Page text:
The transformation of this historic port area was the foundation for the rebirth of Cape Town in the 1990s and the node point for the growth of South Africa’s tourism sector.
Like Camden Lock in London, or Faneuil Hall in Boston, no one could have foreseen how this area would grow and what an attraction it would become. Its wharves and warehouses are now crammed with a cornucopia of shops and restaurants to suit every taste. There is almost too much to do here.
People often think they should stay at the Waterfront, and there are hotels here, but many people find it rather too busy and too bustling for their holiday base. It’s fine if you are staying at the Cape Grace, an oasis of clam on a private quay, or if you are going to be clubbing into the early hours. Otherwise, you might prefer to be a little further away in a quieter neighbourhood. It’s easy to get to the Waterfront from almost anywhere in Cape Town. Many hotels have shuttle buses, taxis are cheap, and there is as much car parking as you need at the Waterfront.
Leaving the Waterfront to travel north-east along the Atlantic Seaboard, you pass through a series of beachfront areas – Green Point, Sea Point, Bantry Bay, and Clifton - which are all slightly different in style and character. Signal Hill rises up as a backdrop to them all.
Green Point is immediately adjacent to the Waterfront and has benefited from the overspill. There is a massive stadium and open space by the sea and, on Sundays, the whole area is given over to a flea market – a mixture of bric-a-brac, crafts and cheap clothing – that is certainly worth a visit. The five-star Radisson Waterfront Hotel is here, on Granger Bay, as well as one of our favourites, Romney Park Luxury Suites hotel, which has good value, spacious apartments with balconies overlooking the sea.
This area, previously characterised by mansion blocks with an aging middle-class population, had become a run down hangout for hawkers, hobos and hookers, until the explosion in house prices forced people to take another look at this prime seafront real estate. The wide promenade has been replanted and reclaimed and joggers and rollerbladers weave in and out of the pensioners walking their dogs. The neglected mansion blocks have been repaired and redecorated, and the flats sell for a small fortune. One block that turned out to have a different destiny was Winchester Mansions, converted into a five-star luxury seafront hotel. If you want to be facing the sea, near the Waterfront, but not right in it, this is the place to stay.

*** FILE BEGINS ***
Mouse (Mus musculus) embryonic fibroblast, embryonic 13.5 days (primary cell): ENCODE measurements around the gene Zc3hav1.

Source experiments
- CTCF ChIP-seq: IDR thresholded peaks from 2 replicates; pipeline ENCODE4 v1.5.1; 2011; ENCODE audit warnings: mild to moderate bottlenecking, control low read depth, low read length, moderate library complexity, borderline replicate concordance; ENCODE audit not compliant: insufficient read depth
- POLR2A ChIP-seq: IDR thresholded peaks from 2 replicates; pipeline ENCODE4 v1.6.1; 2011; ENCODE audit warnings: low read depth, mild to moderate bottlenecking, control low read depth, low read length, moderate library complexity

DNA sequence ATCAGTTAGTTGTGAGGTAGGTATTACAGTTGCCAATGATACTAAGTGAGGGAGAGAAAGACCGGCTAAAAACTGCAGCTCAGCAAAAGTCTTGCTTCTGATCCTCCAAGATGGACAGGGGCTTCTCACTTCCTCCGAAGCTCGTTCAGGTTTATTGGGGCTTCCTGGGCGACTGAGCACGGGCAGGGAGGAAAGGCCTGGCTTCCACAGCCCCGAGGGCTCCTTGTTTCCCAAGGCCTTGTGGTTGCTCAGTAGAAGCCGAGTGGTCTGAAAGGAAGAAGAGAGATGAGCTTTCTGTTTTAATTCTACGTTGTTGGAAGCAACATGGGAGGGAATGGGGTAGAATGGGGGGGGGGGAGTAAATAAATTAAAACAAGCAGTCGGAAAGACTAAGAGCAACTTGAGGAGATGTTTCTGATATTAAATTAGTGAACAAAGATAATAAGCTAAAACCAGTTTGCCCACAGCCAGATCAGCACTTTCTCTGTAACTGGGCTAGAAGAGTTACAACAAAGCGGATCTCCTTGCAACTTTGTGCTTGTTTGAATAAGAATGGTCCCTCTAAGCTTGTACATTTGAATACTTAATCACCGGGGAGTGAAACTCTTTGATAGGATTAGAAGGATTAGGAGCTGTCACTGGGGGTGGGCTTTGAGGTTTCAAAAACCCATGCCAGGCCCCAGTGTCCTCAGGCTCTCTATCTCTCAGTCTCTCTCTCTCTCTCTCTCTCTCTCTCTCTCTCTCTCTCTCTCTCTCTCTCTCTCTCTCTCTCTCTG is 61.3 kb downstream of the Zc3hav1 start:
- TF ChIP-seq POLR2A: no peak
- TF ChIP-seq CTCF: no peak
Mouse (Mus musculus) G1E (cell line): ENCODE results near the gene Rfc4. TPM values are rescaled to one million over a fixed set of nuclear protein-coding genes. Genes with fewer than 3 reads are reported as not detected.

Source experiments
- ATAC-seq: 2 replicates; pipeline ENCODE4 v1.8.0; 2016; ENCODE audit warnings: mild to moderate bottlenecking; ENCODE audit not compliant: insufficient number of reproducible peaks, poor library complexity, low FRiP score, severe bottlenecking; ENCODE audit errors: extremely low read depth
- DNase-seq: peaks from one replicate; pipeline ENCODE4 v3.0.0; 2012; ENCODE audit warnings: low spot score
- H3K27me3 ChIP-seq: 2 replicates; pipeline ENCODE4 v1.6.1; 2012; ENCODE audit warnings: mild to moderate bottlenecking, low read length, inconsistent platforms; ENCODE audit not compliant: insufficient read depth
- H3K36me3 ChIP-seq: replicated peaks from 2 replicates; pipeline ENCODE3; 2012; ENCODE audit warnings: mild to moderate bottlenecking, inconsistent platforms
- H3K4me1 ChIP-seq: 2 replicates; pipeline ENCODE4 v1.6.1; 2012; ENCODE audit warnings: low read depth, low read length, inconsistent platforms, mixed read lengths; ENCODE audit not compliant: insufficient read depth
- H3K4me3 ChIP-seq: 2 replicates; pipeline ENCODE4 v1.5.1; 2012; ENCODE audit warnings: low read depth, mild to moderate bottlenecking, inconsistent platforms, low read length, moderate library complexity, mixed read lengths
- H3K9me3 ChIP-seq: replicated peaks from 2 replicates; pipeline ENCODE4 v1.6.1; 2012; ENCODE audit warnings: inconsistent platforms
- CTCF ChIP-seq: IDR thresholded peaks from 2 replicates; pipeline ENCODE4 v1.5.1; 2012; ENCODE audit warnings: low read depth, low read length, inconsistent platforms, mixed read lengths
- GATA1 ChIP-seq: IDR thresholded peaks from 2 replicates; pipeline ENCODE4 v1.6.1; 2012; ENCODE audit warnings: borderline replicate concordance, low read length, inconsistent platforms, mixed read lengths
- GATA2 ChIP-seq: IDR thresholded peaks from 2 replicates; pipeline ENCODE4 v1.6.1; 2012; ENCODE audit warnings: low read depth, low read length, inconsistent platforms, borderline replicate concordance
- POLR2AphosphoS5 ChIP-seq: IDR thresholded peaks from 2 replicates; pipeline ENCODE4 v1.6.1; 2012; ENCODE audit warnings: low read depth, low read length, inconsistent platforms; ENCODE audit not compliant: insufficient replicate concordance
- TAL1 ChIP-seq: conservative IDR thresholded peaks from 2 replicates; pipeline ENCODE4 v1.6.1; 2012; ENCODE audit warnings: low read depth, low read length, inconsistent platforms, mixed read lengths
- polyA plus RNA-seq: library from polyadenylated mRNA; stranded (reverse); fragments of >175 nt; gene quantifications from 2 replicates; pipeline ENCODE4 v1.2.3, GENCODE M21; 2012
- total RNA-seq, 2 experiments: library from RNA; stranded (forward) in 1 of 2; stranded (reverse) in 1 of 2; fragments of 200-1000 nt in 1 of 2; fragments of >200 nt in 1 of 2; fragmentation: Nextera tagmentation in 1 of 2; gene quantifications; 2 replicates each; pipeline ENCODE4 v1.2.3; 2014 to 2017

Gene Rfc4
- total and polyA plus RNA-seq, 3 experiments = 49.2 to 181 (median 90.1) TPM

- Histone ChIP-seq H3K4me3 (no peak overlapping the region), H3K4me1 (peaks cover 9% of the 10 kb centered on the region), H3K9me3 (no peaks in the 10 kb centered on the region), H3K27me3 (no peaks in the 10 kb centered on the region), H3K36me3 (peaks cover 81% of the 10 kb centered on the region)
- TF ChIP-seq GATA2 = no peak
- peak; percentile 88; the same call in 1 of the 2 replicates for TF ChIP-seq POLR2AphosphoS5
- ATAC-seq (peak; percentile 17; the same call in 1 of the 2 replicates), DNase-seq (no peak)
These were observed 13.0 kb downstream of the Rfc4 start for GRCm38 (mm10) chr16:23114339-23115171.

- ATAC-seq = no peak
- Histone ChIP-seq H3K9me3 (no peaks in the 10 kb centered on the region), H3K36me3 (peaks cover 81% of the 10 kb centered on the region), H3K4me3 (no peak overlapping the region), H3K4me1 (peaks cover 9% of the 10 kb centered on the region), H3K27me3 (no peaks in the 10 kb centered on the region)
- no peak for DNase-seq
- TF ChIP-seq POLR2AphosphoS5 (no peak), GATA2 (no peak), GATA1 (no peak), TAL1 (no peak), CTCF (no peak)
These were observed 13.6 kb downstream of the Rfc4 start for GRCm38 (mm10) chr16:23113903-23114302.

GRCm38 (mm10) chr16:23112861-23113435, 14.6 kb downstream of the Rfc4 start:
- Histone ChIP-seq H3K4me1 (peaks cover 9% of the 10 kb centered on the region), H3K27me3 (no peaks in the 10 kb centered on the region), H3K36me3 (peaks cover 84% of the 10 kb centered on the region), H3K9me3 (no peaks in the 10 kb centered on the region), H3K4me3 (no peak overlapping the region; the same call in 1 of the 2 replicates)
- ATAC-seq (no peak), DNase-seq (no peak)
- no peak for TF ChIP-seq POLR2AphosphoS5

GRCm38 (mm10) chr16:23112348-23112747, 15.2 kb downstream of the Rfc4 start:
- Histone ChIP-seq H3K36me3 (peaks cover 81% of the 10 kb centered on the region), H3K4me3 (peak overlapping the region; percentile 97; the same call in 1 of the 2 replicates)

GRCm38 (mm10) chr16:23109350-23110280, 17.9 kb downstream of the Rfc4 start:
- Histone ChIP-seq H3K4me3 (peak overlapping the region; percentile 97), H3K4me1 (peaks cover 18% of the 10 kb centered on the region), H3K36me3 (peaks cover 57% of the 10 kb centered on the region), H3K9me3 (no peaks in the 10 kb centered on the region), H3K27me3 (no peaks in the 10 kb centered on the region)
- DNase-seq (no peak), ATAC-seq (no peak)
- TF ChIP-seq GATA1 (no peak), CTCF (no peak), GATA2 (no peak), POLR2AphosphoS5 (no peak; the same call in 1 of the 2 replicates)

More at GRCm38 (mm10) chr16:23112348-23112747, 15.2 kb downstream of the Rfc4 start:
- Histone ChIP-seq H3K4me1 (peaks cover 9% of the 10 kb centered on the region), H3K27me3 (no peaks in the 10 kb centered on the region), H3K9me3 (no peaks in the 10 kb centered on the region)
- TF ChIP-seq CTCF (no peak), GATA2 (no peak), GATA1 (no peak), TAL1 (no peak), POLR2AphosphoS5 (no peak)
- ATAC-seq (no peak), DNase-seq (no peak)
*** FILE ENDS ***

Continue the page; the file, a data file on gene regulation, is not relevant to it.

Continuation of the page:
Bantry Bay is in the heart of an exclusive residential area stretching along Cape Town’s Atlantic coastline. Once a wealthy suburb on the edge of the city, Bantry Bay is now simply one part of the development that extends beyond Clifton to Camps Bay. The seafront area has been largely rebuilt in the last few years. It features hotels like The President, an established favourite with the English in the period before the Waterfront was built. As one climbs Lion’s Head, you find smaller, more exclusive hotels: Les Cascades is a lovely place to stay, with gardens that plunge down the hillside; and Ellerman House is probably the most exclusive hotel in Cape Town, with stunning views from its rooms and gardens. This is an area of expensive villas precariously hugging the cliff side.
Clifton is next along and the first place that has sandy beaches along this stretch of coast. Consequently, it gets hugely crowded in the summer season. The apartment-hotels here - places like The Peninsula and The Ambassador - are used more by South African holidaymakers than foreign tourists. The super-rich have their cliffside villas here. There are four beaches at Clifton and all of them will be pretty well jam-packed at the height of the season. The beaches are numbered, and each beach attracts its own clientele – families, gays, surfers etc.
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